With a history of anti-establishment politics, what was the PPP’s compulsion to join the chorus seems like a valid question
If one decides to be the devil’s advocate, the PPP did not play its cards too badly.
Considering its numerical strength in the Senate, the support of PPP was crucial for the passage of the 21st Constitutional Amendment that allows an amendment in the Army Act to enable the setting up of military courts. Notwithstanding the dissenting voices, tweets and tears of shame, it was rather quick in putting its weight behind the government in forging a consensus on the amendment. Thus, when the time came, there was no stopping the much sought-after ‘unanimous vote’.
With a history of anti-establishment politics, what was the PPP’s compulsion to join the chorus seems like a valid question. Some might suggest that a parliament, which a few months ago asserted itself pretty strongly against the PTI-PAT onslaught, has now signed its own ‘death warrant’, and PPP is complicit in the crime.
But that would be a rather shallow understanding of a party that has been at the receiving end of military dictatorships and its instruments of ‘justice’. The PPP, indeed, has no baggage like the PML-N -- a fondness for speedy justice and special courts. And yet it decided to be a part of the political consensus that emerged in the country in favour of military courts in the aftermath of the December 16 tragedy.
So what could have been the possible reasons for the party to readily support the military courts?
To start with, the PPP has been the worst victim of terrorism, to the extent of losing its top leaders to it. The case of Benazir Bhutto’s assassination is pending in the civil courts for the past five to six years. The party has not received justice for her or for its governor Salmaan Taseer or minister Shahbaz Bhatti, what to talk of the rank and file who lost their lives in incidents of terrorism. Now that the military has decided to curb terrorism with full might, the party may have found it not too difficult to support it -- for the simple reason that the civilian courts failed the party on more than one count. There is a sense of pent up anger against the judiciary, at least in the party’s top leadership.
Of course, the PPP subscribes to the view that the terrorism problem in this country owes itself to the military’s distorted foreign policy objectives in the past. Now that the military was pressing for the setting up of military courts, on the level of pure realpolitik, this was the best time to at least not oppose them. In an emerging political scenario, where all other parties would have stood for a consensus against terrorism, the PPP did not want to be left out alone.
If the amendment did not come through and there still were terrorist incidents, it would have had to share the blame for opposing a ‘crucial’ move at a crucial time.
The party does not honestly care for the slogans of ‘civilian supremacy’ and ‘civilian authority’ raised by political idealists. It has been in power for five years only recently and knows these slogans for their hollowness. While it tried to lay the structural foundations of a democratic dispensation, it did experience their futility at the time of Kerry Lugar Bill and ‘Memogate case’.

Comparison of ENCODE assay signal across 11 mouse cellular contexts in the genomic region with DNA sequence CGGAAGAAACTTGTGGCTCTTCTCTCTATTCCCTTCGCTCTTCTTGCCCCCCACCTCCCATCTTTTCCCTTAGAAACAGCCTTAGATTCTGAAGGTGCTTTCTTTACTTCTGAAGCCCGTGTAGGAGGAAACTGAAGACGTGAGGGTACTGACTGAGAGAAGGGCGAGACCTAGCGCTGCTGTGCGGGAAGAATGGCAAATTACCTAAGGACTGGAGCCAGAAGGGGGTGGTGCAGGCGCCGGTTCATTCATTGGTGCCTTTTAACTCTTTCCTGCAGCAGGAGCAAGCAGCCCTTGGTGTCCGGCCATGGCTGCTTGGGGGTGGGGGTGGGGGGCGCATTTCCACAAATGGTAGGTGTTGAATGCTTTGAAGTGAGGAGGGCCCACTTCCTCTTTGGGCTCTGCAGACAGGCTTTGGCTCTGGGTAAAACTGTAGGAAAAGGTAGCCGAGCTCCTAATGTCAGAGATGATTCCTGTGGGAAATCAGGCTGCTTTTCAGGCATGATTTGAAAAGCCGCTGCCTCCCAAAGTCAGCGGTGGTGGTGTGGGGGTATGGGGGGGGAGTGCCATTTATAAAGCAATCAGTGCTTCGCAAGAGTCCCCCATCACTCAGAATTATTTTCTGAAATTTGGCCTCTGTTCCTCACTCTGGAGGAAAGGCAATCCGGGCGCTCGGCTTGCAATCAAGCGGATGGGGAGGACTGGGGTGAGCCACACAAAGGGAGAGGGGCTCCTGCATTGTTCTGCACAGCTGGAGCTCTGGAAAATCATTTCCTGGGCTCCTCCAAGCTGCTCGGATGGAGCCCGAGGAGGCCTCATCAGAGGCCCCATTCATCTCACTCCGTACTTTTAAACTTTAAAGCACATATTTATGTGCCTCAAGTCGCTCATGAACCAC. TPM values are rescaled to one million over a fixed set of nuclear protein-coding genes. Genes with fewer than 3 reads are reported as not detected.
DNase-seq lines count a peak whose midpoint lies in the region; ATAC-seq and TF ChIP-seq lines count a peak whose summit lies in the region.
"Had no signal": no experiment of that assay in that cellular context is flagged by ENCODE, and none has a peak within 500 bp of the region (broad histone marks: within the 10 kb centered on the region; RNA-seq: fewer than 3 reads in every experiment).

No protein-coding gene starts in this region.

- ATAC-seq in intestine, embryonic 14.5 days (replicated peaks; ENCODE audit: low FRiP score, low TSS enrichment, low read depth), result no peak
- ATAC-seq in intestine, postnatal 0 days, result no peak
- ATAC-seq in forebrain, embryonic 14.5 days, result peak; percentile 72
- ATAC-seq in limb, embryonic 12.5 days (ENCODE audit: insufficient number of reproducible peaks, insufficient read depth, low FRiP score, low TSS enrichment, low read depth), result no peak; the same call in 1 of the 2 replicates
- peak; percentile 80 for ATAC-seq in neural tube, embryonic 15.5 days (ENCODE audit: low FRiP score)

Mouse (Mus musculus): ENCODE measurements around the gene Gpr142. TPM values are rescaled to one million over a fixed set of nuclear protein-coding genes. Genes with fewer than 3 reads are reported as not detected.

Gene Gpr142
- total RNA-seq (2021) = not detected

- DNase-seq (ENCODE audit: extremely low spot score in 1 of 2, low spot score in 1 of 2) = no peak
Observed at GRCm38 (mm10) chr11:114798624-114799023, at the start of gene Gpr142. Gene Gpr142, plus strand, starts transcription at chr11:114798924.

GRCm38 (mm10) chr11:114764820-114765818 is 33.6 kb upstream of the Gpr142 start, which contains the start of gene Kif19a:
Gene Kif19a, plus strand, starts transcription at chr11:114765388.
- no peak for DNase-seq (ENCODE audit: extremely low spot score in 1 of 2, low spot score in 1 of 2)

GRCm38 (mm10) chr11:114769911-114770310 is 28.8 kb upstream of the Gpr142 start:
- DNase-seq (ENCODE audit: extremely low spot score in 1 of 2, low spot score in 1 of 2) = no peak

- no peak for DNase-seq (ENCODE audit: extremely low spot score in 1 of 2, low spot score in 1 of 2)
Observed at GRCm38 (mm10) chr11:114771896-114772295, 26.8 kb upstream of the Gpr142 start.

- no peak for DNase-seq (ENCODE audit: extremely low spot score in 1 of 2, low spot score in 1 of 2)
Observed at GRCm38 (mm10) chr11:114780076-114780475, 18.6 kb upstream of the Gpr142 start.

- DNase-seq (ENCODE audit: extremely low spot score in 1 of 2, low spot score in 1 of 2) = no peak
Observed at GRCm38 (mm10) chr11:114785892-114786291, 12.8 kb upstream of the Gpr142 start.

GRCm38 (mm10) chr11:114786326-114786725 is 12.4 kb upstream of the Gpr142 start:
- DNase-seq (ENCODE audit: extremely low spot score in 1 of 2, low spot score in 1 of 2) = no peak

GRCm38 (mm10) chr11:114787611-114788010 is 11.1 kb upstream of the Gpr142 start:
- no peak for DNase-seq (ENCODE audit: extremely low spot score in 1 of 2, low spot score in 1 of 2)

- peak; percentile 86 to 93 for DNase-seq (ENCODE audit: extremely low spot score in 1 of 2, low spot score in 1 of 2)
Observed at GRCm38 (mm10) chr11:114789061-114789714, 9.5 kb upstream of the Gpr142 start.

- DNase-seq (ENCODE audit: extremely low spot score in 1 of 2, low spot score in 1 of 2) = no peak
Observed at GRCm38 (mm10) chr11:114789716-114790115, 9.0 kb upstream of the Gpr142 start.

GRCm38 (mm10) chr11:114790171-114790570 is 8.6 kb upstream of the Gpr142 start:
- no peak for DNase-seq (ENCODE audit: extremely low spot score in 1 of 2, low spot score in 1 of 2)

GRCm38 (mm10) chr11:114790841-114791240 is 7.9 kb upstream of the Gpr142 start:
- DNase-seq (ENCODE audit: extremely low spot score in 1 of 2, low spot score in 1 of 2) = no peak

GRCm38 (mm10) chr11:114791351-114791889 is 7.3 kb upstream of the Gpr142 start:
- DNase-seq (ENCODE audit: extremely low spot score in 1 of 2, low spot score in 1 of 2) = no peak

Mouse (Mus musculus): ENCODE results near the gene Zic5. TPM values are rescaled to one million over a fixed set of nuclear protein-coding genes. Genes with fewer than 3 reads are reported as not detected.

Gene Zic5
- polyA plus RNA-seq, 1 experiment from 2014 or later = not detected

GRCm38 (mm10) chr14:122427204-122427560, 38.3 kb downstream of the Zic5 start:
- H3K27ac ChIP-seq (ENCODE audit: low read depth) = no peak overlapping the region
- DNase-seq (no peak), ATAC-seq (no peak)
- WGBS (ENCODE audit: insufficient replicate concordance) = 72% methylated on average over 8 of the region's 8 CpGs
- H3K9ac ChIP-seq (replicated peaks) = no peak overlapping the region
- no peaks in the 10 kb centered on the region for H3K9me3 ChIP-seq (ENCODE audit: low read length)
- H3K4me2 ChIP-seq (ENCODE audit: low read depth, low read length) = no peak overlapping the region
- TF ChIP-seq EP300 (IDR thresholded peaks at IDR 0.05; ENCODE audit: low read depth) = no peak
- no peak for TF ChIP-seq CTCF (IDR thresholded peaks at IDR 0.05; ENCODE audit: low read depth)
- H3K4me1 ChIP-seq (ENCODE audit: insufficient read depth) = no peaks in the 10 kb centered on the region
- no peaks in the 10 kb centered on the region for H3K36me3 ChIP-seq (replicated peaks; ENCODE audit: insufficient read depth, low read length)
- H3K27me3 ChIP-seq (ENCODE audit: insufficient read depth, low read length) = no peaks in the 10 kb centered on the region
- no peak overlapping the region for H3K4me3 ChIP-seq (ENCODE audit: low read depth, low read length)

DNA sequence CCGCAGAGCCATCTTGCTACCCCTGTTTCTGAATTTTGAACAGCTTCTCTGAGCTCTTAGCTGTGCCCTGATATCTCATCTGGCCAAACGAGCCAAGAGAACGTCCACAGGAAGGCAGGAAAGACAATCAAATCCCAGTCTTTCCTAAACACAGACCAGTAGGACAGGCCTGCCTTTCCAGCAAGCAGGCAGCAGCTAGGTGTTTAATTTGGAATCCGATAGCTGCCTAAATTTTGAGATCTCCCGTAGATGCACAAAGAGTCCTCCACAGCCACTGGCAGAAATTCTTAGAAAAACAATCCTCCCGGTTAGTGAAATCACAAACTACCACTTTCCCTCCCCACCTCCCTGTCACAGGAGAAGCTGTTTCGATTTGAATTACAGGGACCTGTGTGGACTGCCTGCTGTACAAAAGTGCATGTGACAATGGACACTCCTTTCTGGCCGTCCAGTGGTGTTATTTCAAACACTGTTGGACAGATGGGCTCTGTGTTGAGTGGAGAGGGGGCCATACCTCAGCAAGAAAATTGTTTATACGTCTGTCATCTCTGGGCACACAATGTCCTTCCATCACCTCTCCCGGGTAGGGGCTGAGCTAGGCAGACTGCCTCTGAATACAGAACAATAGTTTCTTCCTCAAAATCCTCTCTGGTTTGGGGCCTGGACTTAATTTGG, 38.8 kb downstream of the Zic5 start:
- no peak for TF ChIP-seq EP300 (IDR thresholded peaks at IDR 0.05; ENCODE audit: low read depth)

So, if the terrorism problem does not get solved in the next six months or a year, the PPP, together with PML-N and others who have supported the consensus, could ask the army for ‘results’ because they conceded to the army’s suggested solution.
They could score a further point with the army by telling it that its own political supporters (JUI and JI) did not join the consensus while they did.
Some people are reading too much in the Bilawal Bhutto tweet about the parliament cutting off its nose to spite its face on the day of the vote. They think this was an attempt to take away any sanctity attached with the consensus, just as Raza Rabbani’s speech in the Senate or Aitzaz Ahsan’s statement did, and hint at a division within the party. But this, too, has been good for the democratic credentials of the party compared to say the PML-N where not a word of opposition was uttered.
As for division within the party Asif Ali Zardari has once again prevailed as the only leader. His opinion is also given weight as the former president. Like a smart politician, Zardari has played within the system. Besides, it is not the first time the PPP has done politics by ‘dealing’ with the army. From Benazir Bhutto’s arrival in Lahore in 1986 to her second coming in 2007, the party has had to deal with the permanent wielders of power many a time.
However, having played the devil’s advocate, it is important to state that the military courts will have consequences for the polity, for the civilian justice system, for the parliament and for the political class, and not necessarily for terrorism. Inside the court rooms, the norms of fair trial will be compromised and standards of evidence lowered.
Perhaps the PPP plans to deal with these consequences when the time comes.